[Haskell-cafe] Platform Versioning Policy: upper bounds are not our friends

Chris Smith cdsmith at gmail.com
Thu Aug 16 15:01:47 CEST 2012

Twan van Laarhoven <twanvl at gmail.com> wrote:
> Would adding a single convenience function be low or high risk? You say it
> is low risk, but it still risks breaking a build if a user has defined a
> function with the same name.

Yes, it's generally low-risk, but there is *some* risk.  Of course, it
could be high risk if you duplicate a Prelude function or a name that
you know is in use elsewhere in a related or core library... these
decisions would involve knowing something about the library space,
which package maintainers often do.

> I think the only meaningful distinction you can make are:

Except that the whole point is that this is *not* the only distinction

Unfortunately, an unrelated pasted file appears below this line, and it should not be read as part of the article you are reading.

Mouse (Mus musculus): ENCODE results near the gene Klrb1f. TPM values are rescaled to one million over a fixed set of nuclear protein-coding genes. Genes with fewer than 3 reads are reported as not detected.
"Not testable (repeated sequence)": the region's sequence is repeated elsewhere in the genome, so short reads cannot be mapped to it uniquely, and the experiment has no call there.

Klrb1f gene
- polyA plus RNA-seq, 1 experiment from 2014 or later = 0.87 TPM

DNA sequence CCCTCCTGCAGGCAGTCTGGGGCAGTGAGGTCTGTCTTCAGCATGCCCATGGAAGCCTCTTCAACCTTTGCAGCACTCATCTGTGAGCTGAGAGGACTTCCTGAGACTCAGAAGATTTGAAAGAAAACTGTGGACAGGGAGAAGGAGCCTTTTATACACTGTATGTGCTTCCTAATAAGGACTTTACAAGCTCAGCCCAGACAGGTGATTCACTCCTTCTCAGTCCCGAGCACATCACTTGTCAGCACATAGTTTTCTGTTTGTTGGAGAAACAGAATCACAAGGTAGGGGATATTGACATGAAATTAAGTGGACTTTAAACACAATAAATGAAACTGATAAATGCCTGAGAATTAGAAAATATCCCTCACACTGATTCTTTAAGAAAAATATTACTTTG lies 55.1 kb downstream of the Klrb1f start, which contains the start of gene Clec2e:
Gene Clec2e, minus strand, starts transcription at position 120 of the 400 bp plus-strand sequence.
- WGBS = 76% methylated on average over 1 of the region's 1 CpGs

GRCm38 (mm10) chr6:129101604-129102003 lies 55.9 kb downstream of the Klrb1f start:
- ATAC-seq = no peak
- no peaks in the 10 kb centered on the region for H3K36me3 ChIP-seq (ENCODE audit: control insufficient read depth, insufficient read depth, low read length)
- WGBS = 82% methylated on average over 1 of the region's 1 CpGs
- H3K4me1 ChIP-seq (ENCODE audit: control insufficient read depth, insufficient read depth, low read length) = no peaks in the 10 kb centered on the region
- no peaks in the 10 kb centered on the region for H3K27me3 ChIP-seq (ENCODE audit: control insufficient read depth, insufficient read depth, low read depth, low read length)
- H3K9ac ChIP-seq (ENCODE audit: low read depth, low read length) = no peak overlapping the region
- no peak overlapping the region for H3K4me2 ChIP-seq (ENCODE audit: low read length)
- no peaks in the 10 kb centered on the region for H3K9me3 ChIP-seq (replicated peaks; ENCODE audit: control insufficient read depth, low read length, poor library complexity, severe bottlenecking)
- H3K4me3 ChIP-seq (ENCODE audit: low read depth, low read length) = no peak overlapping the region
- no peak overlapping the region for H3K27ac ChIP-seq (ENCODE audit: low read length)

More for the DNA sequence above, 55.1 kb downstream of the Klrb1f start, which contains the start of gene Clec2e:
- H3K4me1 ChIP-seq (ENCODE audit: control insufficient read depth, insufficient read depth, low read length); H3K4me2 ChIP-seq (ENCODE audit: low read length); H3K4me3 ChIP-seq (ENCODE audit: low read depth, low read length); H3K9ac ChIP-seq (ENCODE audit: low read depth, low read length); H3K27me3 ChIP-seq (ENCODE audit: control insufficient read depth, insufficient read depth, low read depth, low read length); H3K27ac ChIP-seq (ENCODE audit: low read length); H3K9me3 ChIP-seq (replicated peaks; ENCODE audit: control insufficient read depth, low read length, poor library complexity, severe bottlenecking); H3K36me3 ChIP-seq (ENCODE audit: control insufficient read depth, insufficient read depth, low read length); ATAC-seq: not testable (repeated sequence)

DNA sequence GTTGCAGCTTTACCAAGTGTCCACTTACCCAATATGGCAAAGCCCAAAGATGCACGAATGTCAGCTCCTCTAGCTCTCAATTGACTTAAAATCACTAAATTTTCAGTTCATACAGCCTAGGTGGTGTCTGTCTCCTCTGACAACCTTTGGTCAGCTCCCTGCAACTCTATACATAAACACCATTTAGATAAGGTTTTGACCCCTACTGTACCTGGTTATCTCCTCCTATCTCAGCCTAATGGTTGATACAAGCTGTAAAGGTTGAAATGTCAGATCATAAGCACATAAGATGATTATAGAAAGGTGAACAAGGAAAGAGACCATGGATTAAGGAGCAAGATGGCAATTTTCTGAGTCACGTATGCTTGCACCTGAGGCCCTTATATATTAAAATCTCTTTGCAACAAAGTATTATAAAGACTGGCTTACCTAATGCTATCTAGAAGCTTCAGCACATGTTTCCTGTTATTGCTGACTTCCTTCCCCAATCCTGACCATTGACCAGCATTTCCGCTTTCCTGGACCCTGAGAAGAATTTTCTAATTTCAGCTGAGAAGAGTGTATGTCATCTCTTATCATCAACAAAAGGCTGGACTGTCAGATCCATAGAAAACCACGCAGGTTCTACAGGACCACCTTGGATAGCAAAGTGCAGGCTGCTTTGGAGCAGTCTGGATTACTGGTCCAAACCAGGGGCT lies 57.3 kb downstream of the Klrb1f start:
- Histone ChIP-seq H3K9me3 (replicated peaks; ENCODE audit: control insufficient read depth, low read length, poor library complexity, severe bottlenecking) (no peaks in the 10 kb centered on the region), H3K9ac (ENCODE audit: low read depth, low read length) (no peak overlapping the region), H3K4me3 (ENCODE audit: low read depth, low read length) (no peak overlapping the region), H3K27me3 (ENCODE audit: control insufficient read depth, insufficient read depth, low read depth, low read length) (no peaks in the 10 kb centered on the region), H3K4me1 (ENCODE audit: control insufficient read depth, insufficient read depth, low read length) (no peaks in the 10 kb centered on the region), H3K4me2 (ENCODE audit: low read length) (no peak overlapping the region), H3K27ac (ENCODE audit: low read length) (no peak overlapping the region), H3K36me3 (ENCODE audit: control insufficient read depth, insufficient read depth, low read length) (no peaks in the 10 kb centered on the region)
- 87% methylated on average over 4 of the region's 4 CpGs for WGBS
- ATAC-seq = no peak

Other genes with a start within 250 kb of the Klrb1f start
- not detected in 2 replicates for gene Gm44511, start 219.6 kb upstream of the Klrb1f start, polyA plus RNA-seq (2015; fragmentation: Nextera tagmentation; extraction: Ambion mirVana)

you can make.  It might be the only distinction with an exact
definition that can be checked by automated tools, but that doesn't
change the fact that when I make an incompatible change to a library
I'm maintaining, I generally have a pretty good idea of which kinds of
users are going to be fixing their code as a result.  The very essence
of my suggestion was that we accept the fact that we are working in
probabilities here, and empower package maintainers to share their
informed evaluation.  Right now, there's no way to provide that
information: the PVP is caught up in exactly this kind of legalism
that only cares whether a break is possible or impossible, without
regard to how probable it is.  The complaint that this new mechanism
doesn't have exactly such a black and white set of criteria associated
with it is missing the point.


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